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Panretin®

Brand Name: Panretin®
Active Ingredient:   alitretinoin
Strength(s): 0.1%
Dosage Form(s):   Topical gel
Company Name:    Ligand Pharmaceuticals
Availability:         Prescription only
*Date Approved by the FDA:   February 2, 1999
*Approval by FDA does not mean that the drug is available to consumers at this time.




What is Panretin used for? Panretin gel is used to treat skin lesions in patients with AIDS-related Kaposi's sarcoma (KS). Panretin gel is applied directly to the skin lesions, and not used when treatment with internal anti-KS treatment is required. Applying Panretin gel does not prevent new KS lesions from appearing on your skin.

Who should not use Panretin gel? You should not use Panretin gel if you have ever had an allergic reaction to medicines containing retinoids.

General Precautions with Panretin gel: 

Read the patient information that comes with Panretin before you start taking it and every time you renew your prescription in case the information has been updated.

If you are pregnant or breastfeeding, do not use Panretin gel. If you become pregnant while taking Panretin gel, contact your health care provider immediately. Panretin gel can cause harm to an unborn child. Women of child-bearing age should avoid becoming pregnant while using Panretin gel.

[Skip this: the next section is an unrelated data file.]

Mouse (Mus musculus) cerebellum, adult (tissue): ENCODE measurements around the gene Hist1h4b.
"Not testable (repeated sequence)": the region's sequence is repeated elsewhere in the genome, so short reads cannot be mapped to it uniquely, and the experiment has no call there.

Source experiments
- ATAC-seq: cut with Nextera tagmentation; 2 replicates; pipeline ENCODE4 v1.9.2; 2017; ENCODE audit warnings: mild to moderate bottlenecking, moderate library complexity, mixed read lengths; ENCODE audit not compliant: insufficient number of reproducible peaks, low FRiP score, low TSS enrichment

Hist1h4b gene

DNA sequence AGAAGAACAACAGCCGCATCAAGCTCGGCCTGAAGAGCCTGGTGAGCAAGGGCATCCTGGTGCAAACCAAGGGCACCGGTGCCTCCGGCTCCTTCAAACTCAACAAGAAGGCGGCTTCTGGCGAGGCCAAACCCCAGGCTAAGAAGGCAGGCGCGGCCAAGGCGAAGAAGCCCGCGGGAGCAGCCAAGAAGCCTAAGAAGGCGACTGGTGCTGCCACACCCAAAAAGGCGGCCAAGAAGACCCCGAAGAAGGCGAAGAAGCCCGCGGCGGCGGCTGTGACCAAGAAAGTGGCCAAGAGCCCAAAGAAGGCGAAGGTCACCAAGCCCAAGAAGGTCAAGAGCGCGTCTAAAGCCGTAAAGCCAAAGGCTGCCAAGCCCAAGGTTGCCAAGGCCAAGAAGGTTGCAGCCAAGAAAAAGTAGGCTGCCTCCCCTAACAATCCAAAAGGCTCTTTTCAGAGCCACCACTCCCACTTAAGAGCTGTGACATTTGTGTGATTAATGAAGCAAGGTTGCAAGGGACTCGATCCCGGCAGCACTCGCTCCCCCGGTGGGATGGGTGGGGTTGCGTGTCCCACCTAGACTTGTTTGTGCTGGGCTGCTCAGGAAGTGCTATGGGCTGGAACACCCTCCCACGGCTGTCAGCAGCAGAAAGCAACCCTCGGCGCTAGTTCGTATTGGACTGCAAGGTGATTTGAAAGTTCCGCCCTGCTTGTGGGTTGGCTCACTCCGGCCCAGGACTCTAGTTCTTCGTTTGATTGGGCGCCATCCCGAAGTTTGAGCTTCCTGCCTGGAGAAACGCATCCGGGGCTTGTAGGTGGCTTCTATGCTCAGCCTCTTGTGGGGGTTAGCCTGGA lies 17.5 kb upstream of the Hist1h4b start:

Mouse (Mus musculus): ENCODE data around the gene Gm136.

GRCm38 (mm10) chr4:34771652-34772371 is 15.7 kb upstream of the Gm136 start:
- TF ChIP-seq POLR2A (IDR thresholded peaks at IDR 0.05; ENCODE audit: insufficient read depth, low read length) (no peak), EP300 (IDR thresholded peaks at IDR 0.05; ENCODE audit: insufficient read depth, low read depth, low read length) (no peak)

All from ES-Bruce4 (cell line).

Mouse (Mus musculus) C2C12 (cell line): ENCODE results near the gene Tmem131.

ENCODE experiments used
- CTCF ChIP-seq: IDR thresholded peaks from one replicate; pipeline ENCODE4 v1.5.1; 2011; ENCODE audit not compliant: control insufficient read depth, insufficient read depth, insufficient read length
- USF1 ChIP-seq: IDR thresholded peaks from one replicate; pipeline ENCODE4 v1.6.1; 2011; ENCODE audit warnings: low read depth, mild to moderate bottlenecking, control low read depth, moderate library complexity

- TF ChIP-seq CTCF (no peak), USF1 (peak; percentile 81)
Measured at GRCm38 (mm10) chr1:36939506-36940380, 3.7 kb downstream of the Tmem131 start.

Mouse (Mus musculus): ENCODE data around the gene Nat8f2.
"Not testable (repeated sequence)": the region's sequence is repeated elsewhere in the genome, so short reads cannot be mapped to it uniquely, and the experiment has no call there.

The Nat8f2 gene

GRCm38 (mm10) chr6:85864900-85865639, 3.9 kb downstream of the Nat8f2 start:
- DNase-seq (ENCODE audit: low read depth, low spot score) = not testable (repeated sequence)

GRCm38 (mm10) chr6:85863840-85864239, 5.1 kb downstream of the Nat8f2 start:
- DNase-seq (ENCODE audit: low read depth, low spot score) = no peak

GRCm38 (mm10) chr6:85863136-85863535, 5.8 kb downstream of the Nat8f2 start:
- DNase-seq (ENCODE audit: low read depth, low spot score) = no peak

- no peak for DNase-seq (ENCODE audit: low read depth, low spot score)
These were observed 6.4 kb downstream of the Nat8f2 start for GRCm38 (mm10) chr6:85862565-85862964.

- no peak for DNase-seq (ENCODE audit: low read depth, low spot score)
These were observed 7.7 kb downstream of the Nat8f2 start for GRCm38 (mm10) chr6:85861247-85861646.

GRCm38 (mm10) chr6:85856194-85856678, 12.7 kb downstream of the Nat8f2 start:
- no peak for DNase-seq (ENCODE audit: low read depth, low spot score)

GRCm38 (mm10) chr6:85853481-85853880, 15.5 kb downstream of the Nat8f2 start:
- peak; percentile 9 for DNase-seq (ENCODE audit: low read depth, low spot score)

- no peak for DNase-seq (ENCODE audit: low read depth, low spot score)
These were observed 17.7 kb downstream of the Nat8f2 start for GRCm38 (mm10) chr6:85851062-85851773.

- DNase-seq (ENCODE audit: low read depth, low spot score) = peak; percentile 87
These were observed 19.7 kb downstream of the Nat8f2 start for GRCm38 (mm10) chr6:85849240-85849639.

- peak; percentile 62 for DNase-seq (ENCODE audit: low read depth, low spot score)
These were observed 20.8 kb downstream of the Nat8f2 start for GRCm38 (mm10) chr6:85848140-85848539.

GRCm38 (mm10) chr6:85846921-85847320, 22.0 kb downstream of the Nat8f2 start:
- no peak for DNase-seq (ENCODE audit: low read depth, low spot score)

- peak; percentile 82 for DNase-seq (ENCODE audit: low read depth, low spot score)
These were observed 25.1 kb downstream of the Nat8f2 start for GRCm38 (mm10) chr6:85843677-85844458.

Do not to apply Panretin gel on or near openings of the body (e.g., the eyes, nostrils, mouth, or lips).

The class of drugs to which Panretin gel belongs (retinoids) increase in the skin’s sensitivity to sunlight and sunlamps. Expose skin areas being treated with Panretin gel to sunlight and sunlamps as little as possible.

When you are being treated with Panretin gel, do not use products that contain DEET, a common ingredient of insect repellents because Panretin gel increases the toxicity of DEET.

What are some possible side effects of Panretin gel? (This is NOT a complete list of side effects reported with Panretin gel. Your health care provider can discuss with you a more complete list of side effects.)   Side effects with the use of Panretin gel occur mainly at the site where it is applied. If side effects occur, they are usually mild to moderate, although severe adverse reactions occur in 10% of patients using Panretin gel. Side effects may be lowered with a decrease in the frequency of application; if you experience side effects, contact your health care provider.

Some other possible side effects can include:

  • Rash (e.g., scaling, irritation, redness)
  • Pain (e.g., burning)
  • Itching
  • Flaking, peeling of the skin
  • Cracking, scabbing, crusting, drainage or oozing
  • Stinging, tingling
  • Swelling, inflammation

For more detailed information about Panretin gel, ask your health care provider.

http://www.fda.gov/cder/foi/label/1999/20886lbl.pdf    Link to Panretin Gel's Label and patient informaiton 

Posted 4/6/99
Revised: 3/15/01

 

Back to Drug Side Effects


source: FDA


last update: December 2004





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